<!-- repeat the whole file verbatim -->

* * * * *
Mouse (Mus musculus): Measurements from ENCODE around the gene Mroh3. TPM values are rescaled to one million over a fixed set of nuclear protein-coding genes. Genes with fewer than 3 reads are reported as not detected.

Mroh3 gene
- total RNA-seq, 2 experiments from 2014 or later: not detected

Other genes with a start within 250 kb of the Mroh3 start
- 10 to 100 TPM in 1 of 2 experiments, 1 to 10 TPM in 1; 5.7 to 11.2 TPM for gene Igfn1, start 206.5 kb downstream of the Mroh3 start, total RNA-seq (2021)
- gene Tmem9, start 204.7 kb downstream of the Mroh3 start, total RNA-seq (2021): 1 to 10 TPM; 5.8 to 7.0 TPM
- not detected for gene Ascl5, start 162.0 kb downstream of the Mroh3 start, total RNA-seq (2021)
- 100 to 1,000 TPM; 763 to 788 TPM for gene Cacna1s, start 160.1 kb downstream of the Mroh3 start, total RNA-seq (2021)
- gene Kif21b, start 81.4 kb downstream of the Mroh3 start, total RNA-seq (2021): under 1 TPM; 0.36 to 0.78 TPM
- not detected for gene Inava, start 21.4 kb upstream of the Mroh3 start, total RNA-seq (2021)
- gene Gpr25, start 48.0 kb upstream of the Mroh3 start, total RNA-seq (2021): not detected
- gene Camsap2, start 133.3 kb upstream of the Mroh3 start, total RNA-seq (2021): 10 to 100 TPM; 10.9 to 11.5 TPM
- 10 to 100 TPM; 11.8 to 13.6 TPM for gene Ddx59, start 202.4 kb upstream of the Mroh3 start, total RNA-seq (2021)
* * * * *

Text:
Mouse (Mus musculus): Measurements from ENCODE around the gene Mroh3. TPM values are rescaled to one million over a fixed set of nuclear protein-coding genes. Genes with fewer than 3 reads are reported as not detected.

Mroh3 gene
- total RNA-seq, 2 experiments from 2014 or later: not detected

Other genes with a start within 250 kb of the Mroh3 start
- 10 to 100 TPM in 1 of 2 experiments, 1 to 10 TPM in 1; 5.7 to 11.2 TPM for gene Igfn1, start 206.5 kb downstream of the Mroh3 start, total RNA-seq (2021)
- gene Tmem9, start 204.7 kb downstream of the Mroh3 start, total RNA-seq (2021): 1 to 10 TPM; 5.8 to 7.0 TPM
- not detected for gene Ascl5, start 162.0 kb downstream of the Mroh3 start, total RNA-seq (2021)
- 100 to 1,000 TPM; 763 to 788 TPM for gene Cacna1s, start 160.1 kb downstream of the Mroh3 start, total RNA-seq (2021)
- gene Kif21b, start 81.4 kb downstream of the Mroh3 start, total RNA-seq (2021): under 1 TPM; 0.36 to 0.78 TPM
- not detected for gene Inava, start 21.4 kb upstream of the Mroh3 start, total RNA-seq (2021)
- gene Gpr25, start 48.0 kb upstream of the Mroh3 start, total RNA-seq (2021): not detected
- gene Camsap2, start 133.3 kb upstream of the Mroh3 start, total RNA-seq (2021): 10 to 100 TPM; 10.9 to 11.5 TPM
- 10 to 100 TPM; 11.8 to 13.6 TPM for gene Ddx59, start 202.4 kb upstream of the Mroh3 start, total RNA-seq (2021)